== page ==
Monkeypox is on the rise in urban areas, and while it does not spread as easily or quickly as COVID-19, patients of the skin virus report similar painful symptoms.
Matt Ford, an actor who has lived in both New York City and Los Angeles, recently detailed his experience with monkeypox in a column for Newsweek. According to Ford, he was not worried about the novel virus beyond mere “inconvenience” when a friend told him he would likely get sick soon.
“I had been told by a friend that I’d likely been exposed to monkeypox,” the actor explained. “I was shocked. But after reading it would take me at least two weeks to recover, my main concern was the fun I’d be missing out on. I was due to fly to New York to host some events for the city’s LGBT Pride March. Plus, the July 4th weekend was coming up. I wasn’t concerned with the pain or the symptoms yet. I think I was overconfident, or underestimated how severe it could be.”
After a day or two of feeling lethargic, Ford noticed skin lesions beginning to appear all over his body. By day three of the infection, he felt very sick.
“I developed intense flu-like symptoms which ramped up over the following five days. I had a fever, cough, sore throat, full-body chills and night sweats,” Ford recalled. “Then, I was issued a court order to stay at home. It didn’t detail a date when I can leave my house. But it meant I had to stay in isolation until each of my lesions had fallen off, with fresh skin underneath.”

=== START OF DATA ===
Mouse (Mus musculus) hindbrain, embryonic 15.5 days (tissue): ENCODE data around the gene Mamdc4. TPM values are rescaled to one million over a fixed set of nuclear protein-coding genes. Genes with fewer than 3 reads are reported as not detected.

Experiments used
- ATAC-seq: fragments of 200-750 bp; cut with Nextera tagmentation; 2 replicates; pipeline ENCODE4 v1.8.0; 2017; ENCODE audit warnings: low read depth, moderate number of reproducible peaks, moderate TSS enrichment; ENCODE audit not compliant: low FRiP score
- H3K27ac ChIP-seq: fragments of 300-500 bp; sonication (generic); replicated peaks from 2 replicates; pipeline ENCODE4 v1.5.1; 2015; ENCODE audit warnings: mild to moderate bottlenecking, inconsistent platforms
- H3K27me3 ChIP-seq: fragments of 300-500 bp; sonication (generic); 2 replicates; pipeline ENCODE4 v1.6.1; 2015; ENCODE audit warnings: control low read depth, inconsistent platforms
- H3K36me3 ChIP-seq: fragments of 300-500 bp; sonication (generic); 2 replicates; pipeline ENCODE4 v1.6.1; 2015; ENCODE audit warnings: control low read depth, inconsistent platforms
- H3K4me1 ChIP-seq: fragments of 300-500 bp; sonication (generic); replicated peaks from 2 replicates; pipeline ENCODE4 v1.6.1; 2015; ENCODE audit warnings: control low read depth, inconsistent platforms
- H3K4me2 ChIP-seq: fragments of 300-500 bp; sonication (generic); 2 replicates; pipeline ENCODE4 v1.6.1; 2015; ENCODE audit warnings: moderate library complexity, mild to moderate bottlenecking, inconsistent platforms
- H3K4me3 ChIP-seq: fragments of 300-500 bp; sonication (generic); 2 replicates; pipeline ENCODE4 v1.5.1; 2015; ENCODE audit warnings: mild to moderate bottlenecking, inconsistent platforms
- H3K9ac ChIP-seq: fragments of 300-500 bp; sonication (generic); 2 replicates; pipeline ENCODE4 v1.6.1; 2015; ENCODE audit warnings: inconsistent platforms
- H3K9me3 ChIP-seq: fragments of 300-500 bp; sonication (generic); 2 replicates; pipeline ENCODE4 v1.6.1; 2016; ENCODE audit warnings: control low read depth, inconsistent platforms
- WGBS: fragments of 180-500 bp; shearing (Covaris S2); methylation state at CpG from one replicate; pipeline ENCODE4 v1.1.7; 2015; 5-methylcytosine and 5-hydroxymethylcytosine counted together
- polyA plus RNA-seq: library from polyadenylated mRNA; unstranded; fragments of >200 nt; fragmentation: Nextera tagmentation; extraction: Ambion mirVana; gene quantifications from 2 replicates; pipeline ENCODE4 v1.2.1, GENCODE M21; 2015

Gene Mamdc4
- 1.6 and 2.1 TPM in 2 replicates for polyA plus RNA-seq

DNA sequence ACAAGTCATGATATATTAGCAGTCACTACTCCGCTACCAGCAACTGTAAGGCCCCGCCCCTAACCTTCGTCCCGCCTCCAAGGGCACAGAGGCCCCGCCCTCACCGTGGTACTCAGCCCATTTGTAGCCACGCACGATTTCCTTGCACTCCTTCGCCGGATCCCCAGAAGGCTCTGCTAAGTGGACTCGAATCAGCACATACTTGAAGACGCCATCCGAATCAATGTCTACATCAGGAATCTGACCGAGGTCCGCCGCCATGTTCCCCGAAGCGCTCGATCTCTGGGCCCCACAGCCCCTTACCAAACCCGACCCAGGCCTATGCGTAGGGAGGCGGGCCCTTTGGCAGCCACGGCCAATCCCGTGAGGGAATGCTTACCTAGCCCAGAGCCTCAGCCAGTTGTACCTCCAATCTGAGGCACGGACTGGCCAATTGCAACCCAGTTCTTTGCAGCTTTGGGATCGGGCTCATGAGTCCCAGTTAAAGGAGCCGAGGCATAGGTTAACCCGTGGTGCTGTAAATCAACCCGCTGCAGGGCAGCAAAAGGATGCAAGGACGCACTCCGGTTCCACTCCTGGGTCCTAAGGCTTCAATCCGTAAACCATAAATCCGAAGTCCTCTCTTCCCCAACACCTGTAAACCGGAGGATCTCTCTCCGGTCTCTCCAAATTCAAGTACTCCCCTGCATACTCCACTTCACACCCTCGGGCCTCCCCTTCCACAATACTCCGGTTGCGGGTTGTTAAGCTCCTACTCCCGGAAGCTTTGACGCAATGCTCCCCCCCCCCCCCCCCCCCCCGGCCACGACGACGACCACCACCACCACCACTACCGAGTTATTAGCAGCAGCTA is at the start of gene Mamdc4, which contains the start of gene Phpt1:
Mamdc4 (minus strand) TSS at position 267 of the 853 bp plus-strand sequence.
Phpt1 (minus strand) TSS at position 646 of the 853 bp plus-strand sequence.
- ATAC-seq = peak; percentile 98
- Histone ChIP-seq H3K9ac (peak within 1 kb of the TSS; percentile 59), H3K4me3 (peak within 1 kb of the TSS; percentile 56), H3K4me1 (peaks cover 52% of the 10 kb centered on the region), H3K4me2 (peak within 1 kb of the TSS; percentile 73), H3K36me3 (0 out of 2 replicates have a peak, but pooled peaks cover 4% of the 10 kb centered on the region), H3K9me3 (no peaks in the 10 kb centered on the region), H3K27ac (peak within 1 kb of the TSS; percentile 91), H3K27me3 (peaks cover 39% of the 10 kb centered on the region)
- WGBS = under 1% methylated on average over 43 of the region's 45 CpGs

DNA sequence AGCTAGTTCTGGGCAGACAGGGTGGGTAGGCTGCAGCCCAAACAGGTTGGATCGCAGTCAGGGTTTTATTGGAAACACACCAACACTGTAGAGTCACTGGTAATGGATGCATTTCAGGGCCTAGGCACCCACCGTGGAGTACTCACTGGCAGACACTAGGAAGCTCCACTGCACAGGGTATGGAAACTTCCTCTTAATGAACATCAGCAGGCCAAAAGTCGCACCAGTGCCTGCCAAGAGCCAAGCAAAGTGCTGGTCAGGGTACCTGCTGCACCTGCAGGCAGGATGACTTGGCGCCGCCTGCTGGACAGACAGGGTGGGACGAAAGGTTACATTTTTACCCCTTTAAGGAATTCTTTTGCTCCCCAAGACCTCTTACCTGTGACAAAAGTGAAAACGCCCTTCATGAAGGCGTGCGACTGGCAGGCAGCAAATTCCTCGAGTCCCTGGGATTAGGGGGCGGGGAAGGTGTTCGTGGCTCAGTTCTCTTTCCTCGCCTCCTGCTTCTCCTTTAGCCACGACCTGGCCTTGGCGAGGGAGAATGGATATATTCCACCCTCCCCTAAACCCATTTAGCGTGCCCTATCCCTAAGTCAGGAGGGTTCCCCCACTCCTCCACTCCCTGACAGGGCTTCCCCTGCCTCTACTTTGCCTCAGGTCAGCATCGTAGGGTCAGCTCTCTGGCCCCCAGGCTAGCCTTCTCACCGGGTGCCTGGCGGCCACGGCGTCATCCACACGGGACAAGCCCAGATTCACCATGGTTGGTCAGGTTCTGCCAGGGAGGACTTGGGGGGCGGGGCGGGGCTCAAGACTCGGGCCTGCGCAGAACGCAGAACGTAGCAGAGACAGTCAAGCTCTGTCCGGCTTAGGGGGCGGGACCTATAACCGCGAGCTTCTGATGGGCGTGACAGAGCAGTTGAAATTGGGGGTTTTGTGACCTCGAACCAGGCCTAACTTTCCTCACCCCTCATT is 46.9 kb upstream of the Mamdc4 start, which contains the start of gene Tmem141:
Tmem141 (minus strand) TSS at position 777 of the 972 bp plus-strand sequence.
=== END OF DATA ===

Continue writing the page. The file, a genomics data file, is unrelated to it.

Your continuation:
Much of society is still reeling from the encroachment of civil liberties during the COVID-19 pandemic, leading to less patience for monkeypox fears
The next week and a half were a waiting game for Ford — developing new lesions, waiting for them to scab over and fall off, then hoping no more would appear. The pain caused him to seek prescription medication to help sleep at night. He said the diagnosis stemmed from skin-on-skin contact with another infected patient.
“When all my spots fully scab over and fall off I won’t have to isolate anymore—but being alone is becoming more and more difficult,” he wrote on July 7th, more than three weeks into the ordeal. “On Friday July 1st, things felt really tough. It was two weeks since I learned I had been exposed to the virus and I was still isolating. It’s a much longer game than COVID-19 in terms of isolation, and quarantine can drive you crazy.”
Ford also touched upon a mental aspect to the disease; specifically, the stigma surrounding it, considering that most patients so far have been gay men. As a result, the common perception is that it is a sexually transmitted disease only in the gay community, but the virus can spread with any human contact.
“I was on the fence at the beginning, because there is a sense of shame that can creep in or a sense of stigma. There are internet trolls who have called monkeypox a ‘gay disease’ and used it as a target or opportunity to put others down,” he said. But if I were to predict what might happen with monkeypox, I would say that it’s likely going to be miserable for a lot of people, [but that’s it.]
“I do not think it’s going to cause the same damage as COVID-19, or stop society.”
According to the Centers for Disease Control and Prevention (CDC), there are more than 700 monkeypox cases in 37 U.S. states. The Biden administration last week announced plans to distribute up to 144,00 more doses of the Jynneos vaccine in an effort to combat the recent spike of cases.